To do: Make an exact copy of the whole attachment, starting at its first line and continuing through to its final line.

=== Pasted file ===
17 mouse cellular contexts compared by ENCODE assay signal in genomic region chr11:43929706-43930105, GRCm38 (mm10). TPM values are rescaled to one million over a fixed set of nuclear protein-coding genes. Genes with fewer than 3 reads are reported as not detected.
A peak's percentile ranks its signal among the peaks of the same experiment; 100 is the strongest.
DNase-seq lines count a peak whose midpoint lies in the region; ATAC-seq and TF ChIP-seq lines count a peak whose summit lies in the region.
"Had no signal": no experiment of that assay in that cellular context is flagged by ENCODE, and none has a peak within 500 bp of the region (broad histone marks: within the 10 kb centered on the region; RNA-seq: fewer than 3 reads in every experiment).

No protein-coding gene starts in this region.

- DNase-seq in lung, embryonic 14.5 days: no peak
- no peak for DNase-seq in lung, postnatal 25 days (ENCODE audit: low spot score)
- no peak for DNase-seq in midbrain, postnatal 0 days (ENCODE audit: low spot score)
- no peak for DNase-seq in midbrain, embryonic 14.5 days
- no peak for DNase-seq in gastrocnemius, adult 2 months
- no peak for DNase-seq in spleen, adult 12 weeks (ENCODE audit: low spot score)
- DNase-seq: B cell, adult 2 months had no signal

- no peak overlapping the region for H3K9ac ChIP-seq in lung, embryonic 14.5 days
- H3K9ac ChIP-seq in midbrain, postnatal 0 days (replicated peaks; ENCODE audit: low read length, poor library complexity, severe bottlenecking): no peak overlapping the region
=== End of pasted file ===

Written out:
17 mouse cellular contexts compared by ENCODE assay signal in genomic region chr11:43929706-43930105, GRCm38 (mm10). TPM values are rescaled to one million over a fixed set of nuclear protein-coding genes. Genes with fewer than 3 reads are reported as not detected.
A peak's percentile ranks its signal among the peaks of the same experiment; 100 is the strongest.
DNase-seq lines count a peak whose midpoint lies in the region; ATAC-seq and TF ChIP-seq lines count a peak whose summit lies in the region.
"Had no signal": no experiment of that assay in that cellular context is flagged by ENCODE, and none has a peak within 500 bp of the region (broad histone marks: within the 10 kb centered on the region; RNA-seq: fewer than 3 reads in every experiment).

No protein-coding gene starts in this region.

- DNase-seq in lung, embryonic 14.5 days: no peak
- no peak for DNase-seq in lung, postnatal 25 days (ENCODE audit: low spot score)
- no peak for DNase-seq in midbrain, postnatal 0 days (ENCODE audit: low spot score)
- no peak for DNase-seq in midbrain, embryonic 14.5 days
- no peak for DNase-seq in gastrocnemius, adult 2 months
- no peak for DNase-seq in spleen, adult 12 weeks (ENCODE audit: low spot score)
- DNase-seq: B cell, adult 2 months had no signal

- no peak overlapping the region for H3K9ac ChIP-seq in lung, embryonic 14.5 days
- H3K9ac ChIP-seq in midbrain, postnatal 0 days (replicated peaks; ENCODE audit: low read length, poor library complexity, severe bottlenecking): no peak overlapping the region